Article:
Thursday, March 17, 2011

Maple Syrup Children's Book Recommendations

Maple sugaring, or the process of collecting maple sap and turning it into syrup, is a New England tradition hundreds of years old.  My family's tradition of attending   Maple Sugar Days at River Bend Farm Visitor Center in Uxbridge, Massachusetts is only 2 years old.  We may be newcomers to sugaring but we still think it's a lot of fun to celebrate each year.

To prepare us for this year's Maple Sugar Day, I found a free Maple syrup lapbook* online.  We enjoyed learning about the different varieties of Maples that you can tap, equipment used to tap a tree, and various other information.  It's a fun lapbook, though probably better suited for children slightly older than mine.

As usual when planning a field trip, I also brought home a bunch of library books.  This time I have only 4 to recommend to you.


Sugar Snow: My First Little House Books.  Adapted from the books by Laura Ingalls Wilder.  Illustrated by Doris Ettlinger.  Published by HarperCollins, 1998.

The text in this story is adapted from a passage in Little House in the Big Woods.  One night Pa brings home a bucket full of Maple syrup and several cakes of Maple sugar.  The family enjoys this sweet treat on a snowy day in the Big Woods.

This sweet book is sure to be a hit with Little House fans.  The process of sugaring is kind of glossed over but the illustrations are really nice.  A fun picture book to read with younger children.


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Sugarbush Spring by Marsha Wilson Chall.  Illustrated by Jim Daly.  Published by Lothrop, Lee & Shepard Books, 2000.

A little girl goes to the sugarbush (stand of Maple trees) with her Grandpa to help tap the trees for sap.  She later waits patiently for the sap to be boiled down into syrup and canned.  As she waits, she enjoys a treat of hot syrup poured over snow.

I love the illustrations in this book!  A note tells us that they are actually oil paintings.  The details in each one are amazing; from the harnesses on the horses to the sunlight shining through the syrup!

I also love the family unity in this story.  Three generations work together to turn the sap into syrup.  Friends and neighbors also help.  This kind of community involvement is hard to come by these days.

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Sugaring by Jessie Haas.  Illustrated by Jos. A. Smith.  Published by Greenwillow Books, 1996.

In this story Gramp and Nora gather sap from the trees and take it back to the sugar shack with the help of two horses.  We learn about the process of evaporating the water out of the sap in order to make syrup.  Meanwhile Nora is concerned that the horses receive a treat for all of their hard work.  Eventually they are given Maple sugar.

While the story is similar, the focus on this book is slightly different.  Only Gramp, Gram and Nora are mentioned.  Also, more detail is given of the actual process, which is helpful if you are wanting to learn how to make syrup.  

The illustrations aren't quite as detailed as the previous book but they are just as delightful.  And most New Englanders will be thrilled to see that Gramps wears a blue baseball cap with a distinct "B" in the middle (that's Boston Red Sox, in case you didn't know).

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At Grandpa's Sugar Bush by Margaret Carney.  Illustrated by Janet Wilson.  Published by Kids Can Press, 1997.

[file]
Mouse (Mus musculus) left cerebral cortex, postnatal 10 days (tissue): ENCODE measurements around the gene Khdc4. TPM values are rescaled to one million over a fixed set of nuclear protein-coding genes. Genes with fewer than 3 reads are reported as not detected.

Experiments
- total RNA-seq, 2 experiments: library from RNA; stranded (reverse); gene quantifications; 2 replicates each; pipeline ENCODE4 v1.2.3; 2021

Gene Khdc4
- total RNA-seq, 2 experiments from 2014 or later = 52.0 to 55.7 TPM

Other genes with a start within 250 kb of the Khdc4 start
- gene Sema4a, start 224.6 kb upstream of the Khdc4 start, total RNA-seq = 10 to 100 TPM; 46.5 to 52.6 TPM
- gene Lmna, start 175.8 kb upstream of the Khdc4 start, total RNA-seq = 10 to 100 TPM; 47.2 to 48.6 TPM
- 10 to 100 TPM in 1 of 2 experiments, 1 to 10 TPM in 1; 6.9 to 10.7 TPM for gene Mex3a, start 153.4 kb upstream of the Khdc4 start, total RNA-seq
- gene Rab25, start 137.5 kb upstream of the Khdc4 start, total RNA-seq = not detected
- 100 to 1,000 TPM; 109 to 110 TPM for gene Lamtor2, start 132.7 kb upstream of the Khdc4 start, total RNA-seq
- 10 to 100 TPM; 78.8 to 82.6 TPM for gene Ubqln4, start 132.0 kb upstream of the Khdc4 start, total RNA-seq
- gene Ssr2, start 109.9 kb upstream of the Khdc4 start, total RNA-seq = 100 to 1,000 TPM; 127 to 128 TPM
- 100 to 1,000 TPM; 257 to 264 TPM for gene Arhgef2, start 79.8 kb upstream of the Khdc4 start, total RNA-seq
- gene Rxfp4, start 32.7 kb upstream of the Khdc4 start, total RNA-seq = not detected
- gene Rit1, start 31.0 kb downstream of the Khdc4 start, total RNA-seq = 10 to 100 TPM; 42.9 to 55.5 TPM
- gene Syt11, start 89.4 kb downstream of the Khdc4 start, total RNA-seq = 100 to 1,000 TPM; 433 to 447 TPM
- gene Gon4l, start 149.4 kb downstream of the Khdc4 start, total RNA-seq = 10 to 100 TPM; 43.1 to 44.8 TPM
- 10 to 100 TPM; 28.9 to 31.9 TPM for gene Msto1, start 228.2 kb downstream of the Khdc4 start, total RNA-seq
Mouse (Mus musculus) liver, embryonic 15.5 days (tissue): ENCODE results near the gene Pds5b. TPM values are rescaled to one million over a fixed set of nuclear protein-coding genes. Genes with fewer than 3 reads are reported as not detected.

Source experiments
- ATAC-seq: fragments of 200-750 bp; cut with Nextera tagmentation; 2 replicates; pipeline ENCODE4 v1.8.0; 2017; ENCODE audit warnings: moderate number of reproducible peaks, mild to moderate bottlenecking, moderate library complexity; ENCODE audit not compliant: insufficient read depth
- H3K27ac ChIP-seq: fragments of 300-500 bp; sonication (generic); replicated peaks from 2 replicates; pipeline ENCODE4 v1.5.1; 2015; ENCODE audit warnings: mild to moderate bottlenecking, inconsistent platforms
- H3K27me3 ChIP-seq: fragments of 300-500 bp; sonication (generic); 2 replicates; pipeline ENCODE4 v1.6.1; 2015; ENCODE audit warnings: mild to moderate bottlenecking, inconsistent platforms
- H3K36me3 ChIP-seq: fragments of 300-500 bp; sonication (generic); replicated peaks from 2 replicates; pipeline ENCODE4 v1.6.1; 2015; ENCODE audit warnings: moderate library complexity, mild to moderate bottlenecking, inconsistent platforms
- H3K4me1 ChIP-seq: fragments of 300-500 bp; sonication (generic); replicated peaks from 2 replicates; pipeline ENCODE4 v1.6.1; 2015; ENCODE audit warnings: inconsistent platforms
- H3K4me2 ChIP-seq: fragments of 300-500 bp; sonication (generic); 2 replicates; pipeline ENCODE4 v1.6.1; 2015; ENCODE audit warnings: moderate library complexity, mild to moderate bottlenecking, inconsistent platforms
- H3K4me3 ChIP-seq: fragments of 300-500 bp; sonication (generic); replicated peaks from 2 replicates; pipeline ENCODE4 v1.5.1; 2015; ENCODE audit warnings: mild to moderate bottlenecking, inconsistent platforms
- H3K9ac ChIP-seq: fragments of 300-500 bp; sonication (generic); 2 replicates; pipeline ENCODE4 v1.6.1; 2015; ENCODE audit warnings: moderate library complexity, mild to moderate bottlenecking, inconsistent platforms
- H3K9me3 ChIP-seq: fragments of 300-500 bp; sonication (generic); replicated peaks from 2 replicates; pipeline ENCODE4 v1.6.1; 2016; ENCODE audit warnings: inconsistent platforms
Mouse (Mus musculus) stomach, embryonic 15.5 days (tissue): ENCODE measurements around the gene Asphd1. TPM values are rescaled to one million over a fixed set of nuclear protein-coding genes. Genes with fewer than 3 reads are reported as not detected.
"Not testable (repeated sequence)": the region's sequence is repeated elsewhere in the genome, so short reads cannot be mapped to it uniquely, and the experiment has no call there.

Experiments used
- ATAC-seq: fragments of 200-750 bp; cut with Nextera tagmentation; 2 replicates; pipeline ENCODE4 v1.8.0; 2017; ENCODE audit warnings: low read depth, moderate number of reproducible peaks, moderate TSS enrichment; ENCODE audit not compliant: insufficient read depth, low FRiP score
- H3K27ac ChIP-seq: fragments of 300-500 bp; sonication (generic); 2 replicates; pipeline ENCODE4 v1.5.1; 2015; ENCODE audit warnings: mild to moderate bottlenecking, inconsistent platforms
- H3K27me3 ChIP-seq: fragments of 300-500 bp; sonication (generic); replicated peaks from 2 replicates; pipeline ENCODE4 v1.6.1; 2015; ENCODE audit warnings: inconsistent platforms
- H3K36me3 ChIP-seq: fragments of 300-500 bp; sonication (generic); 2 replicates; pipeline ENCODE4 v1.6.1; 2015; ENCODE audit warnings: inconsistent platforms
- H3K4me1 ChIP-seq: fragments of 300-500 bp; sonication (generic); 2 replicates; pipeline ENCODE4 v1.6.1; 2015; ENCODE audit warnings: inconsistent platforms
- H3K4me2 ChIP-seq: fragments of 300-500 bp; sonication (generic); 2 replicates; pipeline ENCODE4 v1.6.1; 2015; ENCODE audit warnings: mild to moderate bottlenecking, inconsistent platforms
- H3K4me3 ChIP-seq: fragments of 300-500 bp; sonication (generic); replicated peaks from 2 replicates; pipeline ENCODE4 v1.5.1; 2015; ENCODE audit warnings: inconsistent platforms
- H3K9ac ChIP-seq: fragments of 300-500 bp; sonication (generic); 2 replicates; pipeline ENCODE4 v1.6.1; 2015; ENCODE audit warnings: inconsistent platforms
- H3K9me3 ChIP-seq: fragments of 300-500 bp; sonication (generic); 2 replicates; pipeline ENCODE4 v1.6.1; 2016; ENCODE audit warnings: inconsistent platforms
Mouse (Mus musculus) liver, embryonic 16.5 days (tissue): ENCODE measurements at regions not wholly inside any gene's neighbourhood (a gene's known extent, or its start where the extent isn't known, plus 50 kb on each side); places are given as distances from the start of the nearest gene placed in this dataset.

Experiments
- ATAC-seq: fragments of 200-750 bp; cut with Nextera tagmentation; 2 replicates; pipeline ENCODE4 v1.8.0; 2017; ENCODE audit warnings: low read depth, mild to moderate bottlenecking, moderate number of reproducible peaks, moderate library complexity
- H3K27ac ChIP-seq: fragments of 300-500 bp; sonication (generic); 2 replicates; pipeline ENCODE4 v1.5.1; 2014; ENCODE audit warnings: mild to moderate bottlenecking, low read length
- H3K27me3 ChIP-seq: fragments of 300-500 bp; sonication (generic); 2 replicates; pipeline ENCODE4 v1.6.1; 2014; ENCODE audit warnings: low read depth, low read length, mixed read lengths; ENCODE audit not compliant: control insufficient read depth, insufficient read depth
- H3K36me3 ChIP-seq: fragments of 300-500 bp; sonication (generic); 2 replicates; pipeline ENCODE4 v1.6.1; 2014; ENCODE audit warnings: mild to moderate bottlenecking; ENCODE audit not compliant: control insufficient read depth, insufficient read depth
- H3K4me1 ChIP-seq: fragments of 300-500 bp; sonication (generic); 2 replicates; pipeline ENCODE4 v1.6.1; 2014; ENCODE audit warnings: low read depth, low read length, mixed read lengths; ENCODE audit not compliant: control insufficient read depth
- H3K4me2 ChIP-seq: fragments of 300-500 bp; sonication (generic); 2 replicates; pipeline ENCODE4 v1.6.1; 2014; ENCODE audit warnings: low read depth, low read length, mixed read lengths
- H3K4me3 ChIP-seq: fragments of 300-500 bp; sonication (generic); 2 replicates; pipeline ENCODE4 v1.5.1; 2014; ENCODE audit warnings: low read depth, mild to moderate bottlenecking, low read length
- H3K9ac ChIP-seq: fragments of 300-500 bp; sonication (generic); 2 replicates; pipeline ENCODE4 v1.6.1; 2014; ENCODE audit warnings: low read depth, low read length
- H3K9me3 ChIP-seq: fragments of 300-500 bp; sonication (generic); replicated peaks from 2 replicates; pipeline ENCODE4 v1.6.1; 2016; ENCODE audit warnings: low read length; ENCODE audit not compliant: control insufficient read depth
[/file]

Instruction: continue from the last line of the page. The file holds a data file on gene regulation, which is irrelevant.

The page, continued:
Here we have another story with a Grandpa and a child, this time a boy, as the main characters.  This Grandpa and grandson take time to notice various wildlife around them while tapping the Maple trees; red squirrels, grosbeaks, and nuthatches, to name a few.  Another difference is that the evaporator (giant pot to boil in) is located outside.  Though the story is slightly different, the end result is the same - syrup is made and enjoyed together by the two generations.

I enjoyed this book also.  I liked the inclusion of the wildlife as they gathered the sap.  It helped you have a sense of being outdoors with the characters.  I also enjoyed how the boy works with his grandpa to make the syrup together.  I can easily see the illustrations being drawn from real family photos; though I don't believe they are.
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In all of the library books I read (there were others but these are my favorites), the one theme that ran through all of them is that maple sugaring is a family affair.  It unites generations and gives children a sense of history and tradition.  I love that!  Family heritage is so important for children but so difficult to cultivate in this day when generations are separated by hundreds, if not thousands, of miles.  It's good to read children's books that also value family and tradition.


What ways do you cultivate family traditions across generations?


* For those unfamiliar with lap booking, it's basically mini-books and small activities that you make with information about a specific topic, book, country, etc.  Lap books are fairly popular among home schoolers but I think they would work well for non-homeschoolers also.  Especially for holidays or summertime activities.

Other maple sugaring posts:

2 comments:

Carrie said...

Maple Sugar Season, by Purmell is another one you might like!

Stephanie's Mommy Brain said...

Thanks, Carrie! That book looks really cute and isn't one I've come across. Part of why I blog the books we read is so I have a list to refer to next year. I'll be looking for this one next year. :)

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